And, yes — there is cash back.
Discover invented the concept of cash back in the 1980s, and they are regularly generous with the rewards that they offer. On this card, you can earn 5% cash back on everyday purchases at different places each quarter like grocery stores, restaurants, gas stations, select rideshares and online shopping, up to the quarterly maximum when you activate. Plus, earn unlimited 1% cash back on all other purchases – automatically.
There is another bonus.
At the end of your first year as a cardholder, you will get a dollar-for-dollar match of all the cash back you’ve earned – automatically. That will be a really nice one year anniversary gift.
Interest rates are not low.
This is not unique to Discover — but most student cards charge higher interest rates because students are higher risk. Your goal with a student card is to build your credit history — not to go deeper into debt. So long as you pay your statement balance in full and on time every month, you should not have to worry about the interest rate.
Limited acceptance overseas — especially in Europe.
If you plan on studying abroad or backpacking across Europe, you might find it difficult to use your Discover card. In Asia, you get better coverage with JCB (Japan) and China UnionPay. However, in Europe you will be relying upon the Diners Club International network, which is limited.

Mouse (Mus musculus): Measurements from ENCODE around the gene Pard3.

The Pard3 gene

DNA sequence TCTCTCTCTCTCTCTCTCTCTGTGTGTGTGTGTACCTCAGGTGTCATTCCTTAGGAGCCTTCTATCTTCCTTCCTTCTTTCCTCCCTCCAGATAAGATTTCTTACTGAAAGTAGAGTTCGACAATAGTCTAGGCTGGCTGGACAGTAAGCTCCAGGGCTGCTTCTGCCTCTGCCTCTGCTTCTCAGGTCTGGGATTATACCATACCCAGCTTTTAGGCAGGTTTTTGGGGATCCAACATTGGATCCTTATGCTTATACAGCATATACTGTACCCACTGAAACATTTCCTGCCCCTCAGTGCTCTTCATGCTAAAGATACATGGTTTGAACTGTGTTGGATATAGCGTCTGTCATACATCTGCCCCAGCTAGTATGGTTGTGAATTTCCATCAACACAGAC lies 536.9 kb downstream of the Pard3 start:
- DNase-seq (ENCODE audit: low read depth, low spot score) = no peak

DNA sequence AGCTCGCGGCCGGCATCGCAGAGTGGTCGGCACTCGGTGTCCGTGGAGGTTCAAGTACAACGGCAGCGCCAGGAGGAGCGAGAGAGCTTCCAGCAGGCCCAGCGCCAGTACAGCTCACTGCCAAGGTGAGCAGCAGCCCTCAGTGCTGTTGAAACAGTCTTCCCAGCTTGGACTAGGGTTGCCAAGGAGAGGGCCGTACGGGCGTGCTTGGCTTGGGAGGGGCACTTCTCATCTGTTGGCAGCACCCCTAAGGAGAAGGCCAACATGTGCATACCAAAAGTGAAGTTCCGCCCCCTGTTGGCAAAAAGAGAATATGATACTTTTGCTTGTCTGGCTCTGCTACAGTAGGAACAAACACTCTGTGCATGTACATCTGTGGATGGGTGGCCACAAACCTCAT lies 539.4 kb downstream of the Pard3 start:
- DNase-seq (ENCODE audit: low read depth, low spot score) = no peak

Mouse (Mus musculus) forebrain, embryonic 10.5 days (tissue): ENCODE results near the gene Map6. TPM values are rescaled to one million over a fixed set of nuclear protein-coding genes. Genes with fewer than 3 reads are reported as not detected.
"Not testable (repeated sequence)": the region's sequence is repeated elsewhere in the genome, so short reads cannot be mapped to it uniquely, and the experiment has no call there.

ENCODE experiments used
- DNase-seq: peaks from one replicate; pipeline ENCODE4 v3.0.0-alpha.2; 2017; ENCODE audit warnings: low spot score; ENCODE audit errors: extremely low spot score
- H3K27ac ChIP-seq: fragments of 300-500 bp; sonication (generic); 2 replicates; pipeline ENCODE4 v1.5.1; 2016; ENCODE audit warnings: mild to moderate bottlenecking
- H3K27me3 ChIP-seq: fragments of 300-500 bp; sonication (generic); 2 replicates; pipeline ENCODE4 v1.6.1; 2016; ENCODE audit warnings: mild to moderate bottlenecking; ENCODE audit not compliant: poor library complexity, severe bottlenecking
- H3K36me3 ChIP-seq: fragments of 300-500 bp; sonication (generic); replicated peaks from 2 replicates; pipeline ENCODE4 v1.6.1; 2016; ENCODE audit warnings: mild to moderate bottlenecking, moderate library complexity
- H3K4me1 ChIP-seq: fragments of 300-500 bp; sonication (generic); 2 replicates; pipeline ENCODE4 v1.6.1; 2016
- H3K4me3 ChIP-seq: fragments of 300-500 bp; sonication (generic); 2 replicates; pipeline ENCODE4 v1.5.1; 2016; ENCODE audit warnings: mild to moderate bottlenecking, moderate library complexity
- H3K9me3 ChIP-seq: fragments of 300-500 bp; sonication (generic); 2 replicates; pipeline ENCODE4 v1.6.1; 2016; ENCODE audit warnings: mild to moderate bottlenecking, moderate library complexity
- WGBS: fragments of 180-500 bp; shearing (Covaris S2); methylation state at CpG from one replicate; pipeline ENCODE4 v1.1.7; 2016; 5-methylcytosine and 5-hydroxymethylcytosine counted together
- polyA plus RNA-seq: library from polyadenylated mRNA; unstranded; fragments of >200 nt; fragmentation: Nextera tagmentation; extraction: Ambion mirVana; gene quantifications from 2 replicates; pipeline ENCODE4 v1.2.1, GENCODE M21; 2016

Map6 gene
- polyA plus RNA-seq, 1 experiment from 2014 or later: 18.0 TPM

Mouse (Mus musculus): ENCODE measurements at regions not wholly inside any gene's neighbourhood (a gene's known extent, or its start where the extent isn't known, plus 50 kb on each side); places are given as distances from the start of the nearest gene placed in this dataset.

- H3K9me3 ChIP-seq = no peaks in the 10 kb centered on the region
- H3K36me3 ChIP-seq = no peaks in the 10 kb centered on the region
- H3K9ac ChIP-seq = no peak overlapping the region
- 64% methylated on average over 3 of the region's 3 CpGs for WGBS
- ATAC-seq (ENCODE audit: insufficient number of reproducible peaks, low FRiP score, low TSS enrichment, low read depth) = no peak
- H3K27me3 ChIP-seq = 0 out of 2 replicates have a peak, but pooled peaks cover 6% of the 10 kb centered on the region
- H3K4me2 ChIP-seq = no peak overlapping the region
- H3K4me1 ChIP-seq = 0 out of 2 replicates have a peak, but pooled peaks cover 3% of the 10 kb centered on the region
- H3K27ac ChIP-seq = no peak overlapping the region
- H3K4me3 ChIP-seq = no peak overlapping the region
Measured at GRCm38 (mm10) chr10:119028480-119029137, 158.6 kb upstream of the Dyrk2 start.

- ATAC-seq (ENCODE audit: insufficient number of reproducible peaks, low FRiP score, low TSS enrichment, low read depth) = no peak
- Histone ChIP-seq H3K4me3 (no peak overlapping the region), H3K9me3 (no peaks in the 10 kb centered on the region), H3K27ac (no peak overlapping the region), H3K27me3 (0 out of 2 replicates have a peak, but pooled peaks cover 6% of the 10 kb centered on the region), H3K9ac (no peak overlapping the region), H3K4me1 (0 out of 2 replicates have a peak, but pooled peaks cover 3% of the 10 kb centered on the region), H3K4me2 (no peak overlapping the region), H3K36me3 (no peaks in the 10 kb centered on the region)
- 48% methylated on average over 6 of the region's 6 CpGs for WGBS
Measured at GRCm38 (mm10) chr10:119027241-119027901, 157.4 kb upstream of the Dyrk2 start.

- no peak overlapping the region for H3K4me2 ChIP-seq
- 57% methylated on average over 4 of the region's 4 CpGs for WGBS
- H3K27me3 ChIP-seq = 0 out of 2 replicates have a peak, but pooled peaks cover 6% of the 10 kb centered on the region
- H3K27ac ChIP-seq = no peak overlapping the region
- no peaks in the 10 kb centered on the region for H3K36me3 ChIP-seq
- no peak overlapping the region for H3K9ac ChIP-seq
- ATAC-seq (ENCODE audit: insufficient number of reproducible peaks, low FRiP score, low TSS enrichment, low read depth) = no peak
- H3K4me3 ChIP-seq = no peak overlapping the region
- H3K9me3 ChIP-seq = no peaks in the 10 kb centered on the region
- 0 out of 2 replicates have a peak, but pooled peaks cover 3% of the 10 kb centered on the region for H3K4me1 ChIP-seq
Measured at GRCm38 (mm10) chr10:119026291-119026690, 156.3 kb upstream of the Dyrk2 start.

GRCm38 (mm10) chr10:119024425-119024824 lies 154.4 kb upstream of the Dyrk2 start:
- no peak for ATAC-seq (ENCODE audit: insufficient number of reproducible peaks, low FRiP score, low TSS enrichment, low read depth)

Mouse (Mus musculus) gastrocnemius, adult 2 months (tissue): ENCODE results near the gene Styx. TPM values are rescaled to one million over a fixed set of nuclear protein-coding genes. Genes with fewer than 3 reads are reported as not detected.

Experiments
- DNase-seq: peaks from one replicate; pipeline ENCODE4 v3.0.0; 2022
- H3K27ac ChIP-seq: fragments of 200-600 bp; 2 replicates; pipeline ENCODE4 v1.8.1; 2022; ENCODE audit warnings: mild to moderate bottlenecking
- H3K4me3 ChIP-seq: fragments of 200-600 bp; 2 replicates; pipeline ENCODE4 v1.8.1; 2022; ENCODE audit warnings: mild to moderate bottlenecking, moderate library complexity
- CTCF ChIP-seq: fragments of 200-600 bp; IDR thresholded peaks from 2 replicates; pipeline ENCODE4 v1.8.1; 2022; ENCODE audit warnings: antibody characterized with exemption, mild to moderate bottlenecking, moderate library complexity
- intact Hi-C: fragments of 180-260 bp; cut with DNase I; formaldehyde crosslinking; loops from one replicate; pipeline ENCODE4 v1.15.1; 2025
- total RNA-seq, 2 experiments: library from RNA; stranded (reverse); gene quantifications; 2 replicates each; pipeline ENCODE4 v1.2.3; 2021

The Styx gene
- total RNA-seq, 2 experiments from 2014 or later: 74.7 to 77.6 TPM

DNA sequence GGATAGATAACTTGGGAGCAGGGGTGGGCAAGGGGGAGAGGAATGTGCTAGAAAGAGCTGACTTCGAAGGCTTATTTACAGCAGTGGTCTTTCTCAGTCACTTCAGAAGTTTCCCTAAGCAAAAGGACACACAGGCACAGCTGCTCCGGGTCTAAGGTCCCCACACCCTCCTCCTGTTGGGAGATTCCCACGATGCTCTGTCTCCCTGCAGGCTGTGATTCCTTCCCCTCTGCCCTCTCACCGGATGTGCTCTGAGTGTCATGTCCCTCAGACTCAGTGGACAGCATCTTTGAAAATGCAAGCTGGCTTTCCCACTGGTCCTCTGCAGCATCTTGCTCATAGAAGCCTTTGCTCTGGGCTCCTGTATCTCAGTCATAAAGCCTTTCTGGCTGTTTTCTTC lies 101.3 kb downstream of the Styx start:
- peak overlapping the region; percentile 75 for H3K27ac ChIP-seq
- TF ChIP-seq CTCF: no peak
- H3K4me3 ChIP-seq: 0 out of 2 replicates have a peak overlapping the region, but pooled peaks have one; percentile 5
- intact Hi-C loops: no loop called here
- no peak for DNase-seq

If you are a responsible student looking to build your credit while earning rewards along this way, this card could be appropriate for you.
While this card is a great choice, there may be better options depending on your situation.
Spend a lot at Gas Stations and Restaurants?
If you’re a commuter student, the Discover it® Student chrome card may make more sense. This card offers many of the same perks as the Discover it® Student Cash Back, like the Good Grades Rewards program and a cash back match at the end of your first year. But the Discover it® Student chrome offers a higher 2% cash back at Gas Stations and Restaurants on up to $1,000 in combined purchases each quarter. Plus, earn
unlimited 1% cash back on all other purchases – automatically.
If You Want to Travel Abroad
If you plan on traveling abroad, consider the Journey Student Rewards from Capital One. Because the card is a Visa, it will have more acceptance overseas. And Capital One does not charge foreign transaction fees – making this a great travel companion. In addition, you can earn 1% Cash Back on all purchases; 0.25% Cash Back bonus on the cash back you earn each month you pay on time.